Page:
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Occult Science

An Outline (CW 13)

Rudolf Steiner
Introduction by Matthew Barton
Translated by Michael Wilson
Paperback
December 2013
9781855843851
More details
  • Publisher
    Rudolf Steiner Press
  • Published
    4th December 2013
  • ISBN 9781855843851
  • Language English
  • Pages 424 pp.
  • Size 5.5" x 8.5"
$22.00

An authorized translation of this classic work, re-edited, beautifully typeset and designed, from a professional publisher dedicated to high-quality editions of Rudolf Steiner’s books and lectures.

The Anthroposophy of Rudolf Steiner is not a theoretical system, but the results of research based on direct observation. As Steiner’s research was so vast and conducted over such a long period of time, no single book can be said to contain the whole of his spiritual teaching. However, of all his books Occult Science comes closest. Steiner even referred to it as "an epitome of anthroposophic Spiritual Science." The book systematically presents the fundamental facts concerning the nature and constitution of the human being and, chronologically, the history of the universe and humankind.

Whereas the findings of natural science are derived from observations made through the senses, the findings of Spiritual Science, or Anthroposophy, are "occult" inasmuch as they arise from direct observation of realities hidden to ordinary perception. And yet these elements of humanity and the universe form the foundation of the sense world. A substantial part of Occult Science is taken up with a description of the preliminary training needed to make such spiritual observations.

Given his energetic involvement in practical initiatives and extensive lecturing, Steiner had little time to write books. Of those he did write, four titles form an indispensable introduction to his later teaching: The Philosophy of Freedom (CW 4); Theosophy (CW 9); Knowledge of the Higher Worlds (CW 10); and Occult Science: An Outline (CW 13).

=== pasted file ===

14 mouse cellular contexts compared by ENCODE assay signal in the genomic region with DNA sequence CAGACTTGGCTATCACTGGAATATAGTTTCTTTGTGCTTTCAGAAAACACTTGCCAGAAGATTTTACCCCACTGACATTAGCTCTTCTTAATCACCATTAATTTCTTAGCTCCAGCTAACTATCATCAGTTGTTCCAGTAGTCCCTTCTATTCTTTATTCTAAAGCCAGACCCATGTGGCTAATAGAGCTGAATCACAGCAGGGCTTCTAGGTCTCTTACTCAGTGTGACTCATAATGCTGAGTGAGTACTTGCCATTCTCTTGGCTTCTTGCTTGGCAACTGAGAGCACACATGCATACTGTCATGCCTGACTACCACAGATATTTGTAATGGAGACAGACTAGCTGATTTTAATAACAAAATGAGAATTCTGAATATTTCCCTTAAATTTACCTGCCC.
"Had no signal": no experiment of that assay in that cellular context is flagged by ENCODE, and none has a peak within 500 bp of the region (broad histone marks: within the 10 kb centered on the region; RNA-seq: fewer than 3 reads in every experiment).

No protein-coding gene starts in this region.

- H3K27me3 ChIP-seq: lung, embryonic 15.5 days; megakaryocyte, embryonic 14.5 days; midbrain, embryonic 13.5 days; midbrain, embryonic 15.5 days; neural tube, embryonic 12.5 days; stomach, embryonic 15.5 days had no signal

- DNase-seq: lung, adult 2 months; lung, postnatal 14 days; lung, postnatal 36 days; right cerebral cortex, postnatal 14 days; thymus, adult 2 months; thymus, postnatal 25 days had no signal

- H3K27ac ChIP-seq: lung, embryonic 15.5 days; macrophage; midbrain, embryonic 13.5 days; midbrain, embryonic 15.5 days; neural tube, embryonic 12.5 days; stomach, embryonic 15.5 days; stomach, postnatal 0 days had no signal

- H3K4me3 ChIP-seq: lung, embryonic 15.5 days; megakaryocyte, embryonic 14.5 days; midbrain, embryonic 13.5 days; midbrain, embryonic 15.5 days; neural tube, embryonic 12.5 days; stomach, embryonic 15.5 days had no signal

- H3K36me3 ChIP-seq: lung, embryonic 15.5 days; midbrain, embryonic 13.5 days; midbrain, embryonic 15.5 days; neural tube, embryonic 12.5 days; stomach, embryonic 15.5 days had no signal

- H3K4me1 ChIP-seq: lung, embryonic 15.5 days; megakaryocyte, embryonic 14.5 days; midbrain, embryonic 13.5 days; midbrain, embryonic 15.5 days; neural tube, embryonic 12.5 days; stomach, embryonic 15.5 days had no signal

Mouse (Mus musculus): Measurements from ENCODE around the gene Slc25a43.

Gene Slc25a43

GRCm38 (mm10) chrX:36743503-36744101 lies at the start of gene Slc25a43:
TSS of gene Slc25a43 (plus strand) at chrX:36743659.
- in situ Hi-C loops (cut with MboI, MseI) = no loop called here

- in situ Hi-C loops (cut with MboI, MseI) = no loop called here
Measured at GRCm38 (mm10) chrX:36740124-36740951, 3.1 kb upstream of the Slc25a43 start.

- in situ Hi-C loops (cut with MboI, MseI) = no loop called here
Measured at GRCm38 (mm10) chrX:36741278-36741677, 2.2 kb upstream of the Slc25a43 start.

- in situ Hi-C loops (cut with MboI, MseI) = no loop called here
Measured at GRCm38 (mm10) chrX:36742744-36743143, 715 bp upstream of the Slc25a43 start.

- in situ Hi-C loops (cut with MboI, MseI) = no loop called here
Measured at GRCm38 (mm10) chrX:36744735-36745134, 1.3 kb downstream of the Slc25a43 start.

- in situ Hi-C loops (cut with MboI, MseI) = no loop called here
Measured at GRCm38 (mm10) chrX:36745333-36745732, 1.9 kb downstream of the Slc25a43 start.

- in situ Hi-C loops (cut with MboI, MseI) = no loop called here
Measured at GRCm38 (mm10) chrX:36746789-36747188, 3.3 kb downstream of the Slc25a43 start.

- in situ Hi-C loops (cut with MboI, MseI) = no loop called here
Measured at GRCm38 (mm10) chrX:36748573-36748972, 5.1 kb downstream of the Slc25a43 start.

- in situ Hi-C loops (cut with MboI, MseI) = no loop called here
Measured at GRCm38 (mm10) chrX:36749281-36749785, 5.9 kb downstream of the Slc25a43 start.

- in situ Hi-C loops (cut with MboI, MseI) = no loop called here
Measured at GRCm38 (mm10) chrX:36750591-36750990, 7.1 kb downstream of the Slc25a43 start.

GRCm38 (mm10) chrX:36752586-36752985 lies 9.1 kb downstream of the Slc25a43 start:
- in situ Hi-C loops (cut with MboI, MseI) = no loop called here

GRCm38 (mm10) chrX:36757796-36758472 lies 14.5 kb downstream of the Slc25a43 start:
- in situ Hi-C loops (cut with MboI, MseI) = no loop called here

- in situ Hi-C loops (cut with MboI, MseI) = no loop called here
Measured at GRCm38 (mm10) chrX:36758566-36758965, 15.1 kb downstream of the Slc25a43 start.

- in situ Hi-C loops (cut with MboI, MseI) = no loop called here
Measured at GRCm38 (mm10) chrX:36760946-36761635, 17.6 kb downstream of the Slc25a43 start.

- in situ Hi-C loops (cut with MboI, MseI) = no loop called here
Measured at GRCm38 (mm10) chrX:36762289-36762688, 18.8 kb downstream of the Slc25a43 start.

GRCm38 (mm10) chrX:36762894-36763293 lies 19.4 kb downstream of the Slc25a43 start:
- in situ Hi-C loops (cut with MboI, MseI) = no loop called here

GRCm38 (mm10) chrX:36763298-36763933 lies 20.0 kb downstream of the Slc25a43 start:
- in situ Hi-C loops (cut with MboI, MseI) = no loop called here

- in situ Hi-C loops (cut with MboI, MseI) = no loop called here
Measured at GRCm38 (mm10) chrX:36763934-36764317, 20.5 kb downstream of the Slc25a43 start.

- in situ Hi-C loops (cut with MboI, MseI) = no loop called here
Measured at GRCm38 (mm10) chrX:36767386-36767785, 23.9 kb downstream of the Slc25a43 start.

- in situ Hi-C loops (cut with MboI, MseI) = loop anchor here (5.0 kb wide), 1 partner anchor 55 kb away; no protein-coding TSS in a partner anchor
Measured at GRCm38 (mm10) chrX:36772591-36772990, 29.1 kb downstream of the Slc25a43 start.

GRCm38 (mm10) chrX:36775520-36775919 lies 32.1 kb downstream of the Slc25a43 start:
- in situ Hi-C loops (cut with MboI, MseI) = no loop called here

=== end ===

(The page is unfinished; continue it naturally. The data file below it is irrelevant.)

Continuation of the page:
Occult Science: An Outline is a translation from German of Die Geheimwissenschaft im Umriss (GA 13).

Rudolf Steiner

Rudolf Steiner (1861–1925) was born in the small village of Kraljevec, Austro-Hungarian Empire (now in Croatia), where he grew up. As a young man, he lived in Weimar and Berlin, where he became a well-published scientific, literary, and philosophical scholar, known especially for his work with Goethe’s scientific writings. At the beginning of the twentieth century, he began to develop his early philosophical principles into an approach to systematic research into psychological and spiritual phenomena. Formally beginning his spiritual teaching career under the auspices of the Theosophical Society, Steiner came to use the term Anthroposophy (and spiritual science) for his philosophy, spiritual research, and findings. The influence of Steiner’s multifaceted genius has led to innovative and holistic approaches in medicine, various therapies, philosophy, religious renewal, Waldorf education, education for special needs, threefold economics, biodynamic agriculture, Goethean science, architecture, and the arts of drama, speech, and eurythmy. In 1924, Rudolf Steiner founded the General Anthroposophical Society, which today has branches throughout the world. He died in Dornach, Switzerland.